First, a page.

Op-Ed: Invest in multipurpose streets to support housing values

Municipal bond rates are at historic lows.  A memo by two respected faculty members at the UCLA Anderson Forecast (available at Streetsblog, for some reason link to city website is broken) suggests the city take advantage of these low rates to fund a $3 billion program to resurface, rehabilitate, and reconstruct city streets. This same logic extends to any local investment activity – because rates are low, it’s a good time to build or repair anything the city will need in the future. Street repair is an especially good choice for a city experiencing an historically high unemployment rate because a higher proportion of street investment goes into labor and wages than for other investments, a subway tunnel for instance.

...does a gas tax, or a mix of user fees, make more sense to fund road repair than a property tax increase?

While the UCLA Anderson Forecast memo connects street quality and property values, assessing street repair bonds on property tax bills disconnects the payers and the beneficiaries. Although the street improvements, like any increase in amenity value, will be capitalized into slightly higher housing prices, the primary beneficiaries will be drivers who enjoy a smoother ride and reduced vehicle maintenance costs. These drivers need not live in the City of Los Angeles to benefit.  Those Los Angelenos who do no or little driving will be assessed the same amount as those who drive fully-loaded Humvees.  Even lower income renters who rely on transit and walking will absorb some of the property tax increase.

These are some of the many reasons that policymakers have used user fees to generate revenues for transportation. This century-old system of user fees was born in Southern California.  The belief at the time was that asking those who purchase cars and use gasoline to fund roads would be fair and equitable. The gas tax served the transportation system well, until increased vehicle fuel economy and inflation eroded its purchasing power. Californians pay the same nominal tax on a gallon of gasoline as they did in October, 1993.  However, a dollar spent on state and local investment in 1993 is only worth 57 cents today.

The City of Los Angeles can’t increase the gas tax, but it can implement other revenue measures that target transportation system users.  These measures include:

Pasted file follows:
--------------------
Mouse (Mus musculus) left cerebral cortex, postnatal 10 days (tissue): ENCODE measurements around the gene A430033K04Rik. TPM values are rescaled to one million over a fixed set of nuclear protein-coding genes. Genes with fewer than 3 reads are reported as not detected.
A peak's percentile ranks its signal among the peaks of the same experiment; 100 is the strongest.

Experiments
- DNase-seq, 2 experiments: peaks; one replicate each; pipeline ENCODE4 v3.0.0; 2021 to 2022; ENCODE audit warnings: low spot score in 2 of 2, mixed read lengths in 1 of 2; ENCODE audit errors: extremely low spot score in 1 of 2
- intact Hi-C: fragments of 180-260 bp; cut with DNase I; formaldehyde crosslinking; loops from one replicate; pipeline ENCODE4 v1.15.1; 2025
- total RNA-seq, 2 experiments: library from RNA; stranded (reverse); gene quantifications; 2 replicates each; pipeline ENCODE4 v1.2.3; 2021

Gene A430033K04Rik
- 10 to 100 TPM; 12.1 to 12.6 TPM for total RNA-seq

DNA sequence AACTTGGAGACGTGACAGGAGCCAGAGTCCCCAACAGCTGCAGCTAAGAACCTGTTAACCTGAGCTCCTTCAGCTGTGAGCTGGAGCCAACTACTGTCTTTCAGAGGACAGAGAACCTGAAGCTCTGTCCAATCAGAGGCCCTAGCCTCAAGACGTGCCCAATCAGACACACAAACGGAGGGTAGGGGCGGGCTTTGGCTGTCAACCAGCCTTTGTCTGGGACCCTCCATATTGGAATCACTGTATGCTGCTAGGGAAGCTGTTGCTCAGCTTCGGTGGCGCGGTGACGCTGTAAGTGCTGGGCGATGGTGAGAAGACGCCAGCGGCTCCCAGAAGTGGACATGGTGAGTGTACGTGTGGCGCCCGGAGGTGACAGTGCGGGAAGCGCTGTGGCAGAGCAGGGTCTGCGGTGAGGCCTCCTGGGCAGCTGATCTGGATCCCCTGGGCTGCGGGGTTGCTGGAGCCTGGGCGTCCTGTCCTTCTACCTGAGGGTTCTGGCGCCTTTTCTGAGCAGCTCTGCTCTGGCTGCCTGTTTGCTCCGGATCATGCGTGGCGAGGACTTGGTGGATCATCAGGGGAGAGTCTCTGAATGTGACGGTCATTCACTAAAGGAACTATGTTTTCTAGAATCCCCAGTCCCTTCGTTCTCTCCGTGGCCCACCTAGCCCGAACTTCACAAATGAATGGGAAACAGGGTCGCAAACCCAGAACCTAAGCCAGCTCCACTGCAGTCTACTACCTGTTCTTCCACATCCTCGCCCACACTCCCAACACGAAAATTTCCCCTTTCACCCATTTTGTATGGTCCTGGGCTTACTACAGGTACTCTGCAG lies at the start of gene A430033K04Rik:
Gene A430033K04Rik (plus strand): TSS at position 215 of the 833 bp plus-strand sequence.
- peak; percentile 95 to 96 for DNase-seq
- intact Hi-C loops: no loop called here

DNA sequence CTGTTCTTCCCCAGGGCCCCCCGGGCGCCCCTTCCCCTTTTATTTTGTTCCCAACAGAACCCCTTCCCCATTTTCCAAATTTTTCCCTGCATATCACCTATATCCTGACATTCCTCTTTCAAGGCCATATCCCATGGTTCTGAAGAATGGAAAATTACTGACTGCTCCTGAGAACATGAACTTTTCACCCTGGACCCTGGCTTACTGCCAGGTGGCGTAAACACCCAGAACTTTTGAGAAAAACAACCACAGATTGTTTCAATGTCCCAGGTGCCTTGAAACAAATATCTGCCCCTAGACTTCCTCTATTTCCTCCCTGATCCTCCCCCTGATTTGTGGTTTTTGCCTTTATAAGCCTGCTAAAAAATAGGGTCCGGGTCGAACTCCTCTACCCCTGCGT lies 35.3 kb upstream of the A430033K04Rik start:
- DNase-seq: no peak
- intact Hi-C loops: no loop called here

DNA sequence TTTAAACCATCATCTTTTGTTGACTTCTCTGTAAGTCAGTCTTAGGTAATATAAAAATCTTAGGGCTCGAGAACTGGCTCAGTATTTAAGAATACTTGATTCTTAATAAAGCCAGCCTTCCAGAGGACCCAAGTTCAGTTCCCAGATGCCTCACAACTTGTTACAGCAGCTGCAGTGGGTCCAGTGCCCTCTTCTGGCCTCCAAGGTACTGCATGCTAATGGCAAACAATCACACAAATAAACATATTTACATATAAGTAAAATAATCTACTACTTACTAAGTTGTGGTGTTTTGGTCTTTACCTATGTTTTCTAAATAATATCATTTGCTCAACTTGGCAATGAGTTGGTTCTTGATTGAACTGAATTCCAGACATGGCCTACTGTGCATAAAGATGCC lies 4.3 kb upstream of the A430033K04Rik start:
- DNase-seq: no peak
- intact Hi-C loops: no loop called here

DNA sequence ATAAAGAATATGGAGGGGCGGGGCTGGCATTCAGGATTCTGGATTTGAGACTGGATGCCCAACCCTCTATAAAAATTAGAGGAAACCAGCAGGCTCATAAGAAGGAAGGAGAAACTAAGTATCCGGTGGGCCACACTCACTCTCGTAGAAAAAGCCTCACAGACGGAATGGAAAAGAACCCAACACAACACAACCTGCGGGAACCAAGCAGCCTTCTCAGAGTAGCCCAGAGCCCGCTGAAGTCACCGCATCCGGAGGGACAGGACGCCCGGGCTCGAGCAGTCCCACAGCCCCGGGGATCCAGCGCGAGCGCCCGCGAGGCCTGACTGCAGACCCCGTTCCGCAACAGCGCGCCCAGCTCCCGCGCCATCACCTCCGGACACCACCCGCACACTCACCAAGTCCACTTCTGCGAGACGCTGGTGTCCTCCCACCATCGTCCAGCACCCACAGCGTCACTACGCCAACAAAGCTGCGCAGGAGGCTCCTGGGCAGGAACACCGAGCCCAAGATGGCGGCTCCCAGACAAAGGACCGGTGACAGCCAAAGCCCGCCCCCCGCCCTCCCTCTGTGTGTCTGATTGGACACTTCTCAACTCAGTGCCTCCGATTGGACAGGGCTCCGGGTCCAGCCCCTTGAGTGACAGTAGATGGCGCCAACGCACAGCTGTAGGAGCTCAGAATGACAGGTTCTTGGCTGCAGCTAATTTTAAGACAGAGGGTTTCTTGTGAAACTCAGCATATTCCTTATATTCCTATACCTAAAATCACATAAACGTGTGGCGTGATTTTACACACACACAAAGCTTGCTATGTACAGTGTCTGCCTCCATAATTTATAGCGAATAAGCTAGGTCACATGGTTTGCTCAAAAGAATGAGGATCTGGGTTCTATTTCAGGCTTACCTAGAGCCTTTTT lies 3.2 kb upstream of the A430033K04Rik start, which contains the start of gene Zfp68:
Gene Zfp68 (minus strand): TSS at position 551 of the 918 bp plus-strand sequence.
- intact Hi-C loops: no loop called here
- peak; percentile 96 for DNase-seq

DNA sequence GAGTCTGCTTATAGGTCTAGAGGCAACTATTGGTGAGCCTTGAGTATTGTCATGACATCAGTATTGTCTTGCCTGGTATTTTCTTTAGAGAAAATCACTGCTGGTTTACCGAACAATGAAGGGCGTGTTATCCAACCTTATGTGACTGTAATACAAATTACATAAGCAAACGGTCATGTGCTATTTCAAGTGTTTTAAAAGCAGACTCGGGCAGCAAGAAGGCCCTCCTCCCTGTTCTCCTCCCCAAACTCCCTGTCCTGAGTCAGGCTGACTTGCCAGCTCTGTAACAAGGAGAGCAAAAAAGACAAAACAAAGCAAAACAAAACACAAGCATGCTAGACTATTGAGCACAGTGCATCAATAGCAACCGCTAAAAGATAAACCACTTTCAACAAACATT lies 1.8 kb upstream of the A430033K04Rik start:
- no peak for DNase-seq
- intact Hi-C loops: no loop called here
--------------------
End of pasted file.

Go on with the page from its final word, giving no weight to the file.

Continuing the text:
• an increase in the citywide parking tax charged on private lots
  • an increase in citywide parking rates charged on public lots
  • cordon pricing – requiring a fee to enter certain areas of Los Angeles.  The city can even exempt residents from the fee
  • participation in a regional VMT fee, congestion pricing system, or gas tax supplement, with a local return to the city.

Implementing any of these user fees will take years, so the city can’t rely on them to issue bonds today.  Even if it did, the revenues from such measures would be far more uncertain than future property tax receipts, translating to higher interest rates and less investment..

One option the city should consider is a hybrid: pursue a property-tax backed street repair bond now in order to take advantage of low interest rates.  Later, after the city implements measures to increase revenues from transportation system users, it should use some of these funds to offset a property owner’s tax assessment.  The greater the user fee revenues, the lower a property owner’s tax assessment will be.  Such a plan creates a large, powerful constituency for a long-term, sustainable transportation finance options, while still taking advantage of historically low interest rates.

Additionally, increasing the marginal cost of driving will make competing modes relatively more attractive – creating additional demand for biking, walking, transit, and increased vehicle occupancy.  When investing in its streets, Los Angeles should look forward to serve the future needs of residents who use all modes, not just the historical needs of those who are passing through.  That means the bond’s expenditure plan must include considerable set asides for sidewalk repair, pedestrian markings, cycle tracks, parklets, and the accelerated implementation of the bicycle master plan.   After all, at least initially, it’s residents who will be investing in the streets, not drivers.  Spending less than 25% of the bond’s proceeds on active modes and recreation would be a huge windfall for out-of-town drivers at the expense of Los Angeles residents.

Spending anything less than 25% on such programs ignores Los Angeles’s regional competitive advantage as a city with many walkable neighborhoods.  A mother with a stroller who can’t traverse the sidewalk to a charming neighborhood cafe may be better off leaving the city – especially if she’s asked to pay more to smooth roads for out-of-towners who wish to drive to her neighborhood’s charming cafe.  Those Los Angeles residents seeking smooth streets in lieu of a walkable neighborhood have far more residential choices than someone seeking a walkable neighborhood outside of the City of Los Angeles.  Neighborhood walkability is an amenity that few post-war Southern California communities can offer, and walkability is increasingly being capitalized into housing values.  The benefits of the set-aside investment will be captured by all neighborhood property owners, not just those who drive.

Juan Matute is a transportation and land use systems researcher at UCLA.  He has an MBA from the UCLA Anderson School of Management.  He’s the Board President of the Southern California Streets Initiative, the non-profit organization that maintains Los Angeles Streetsblog.  The opinions expressed in this article are his own, and do not necessarily reflect those of UCLA, Los Angeles Streetsblog, or any other organization.


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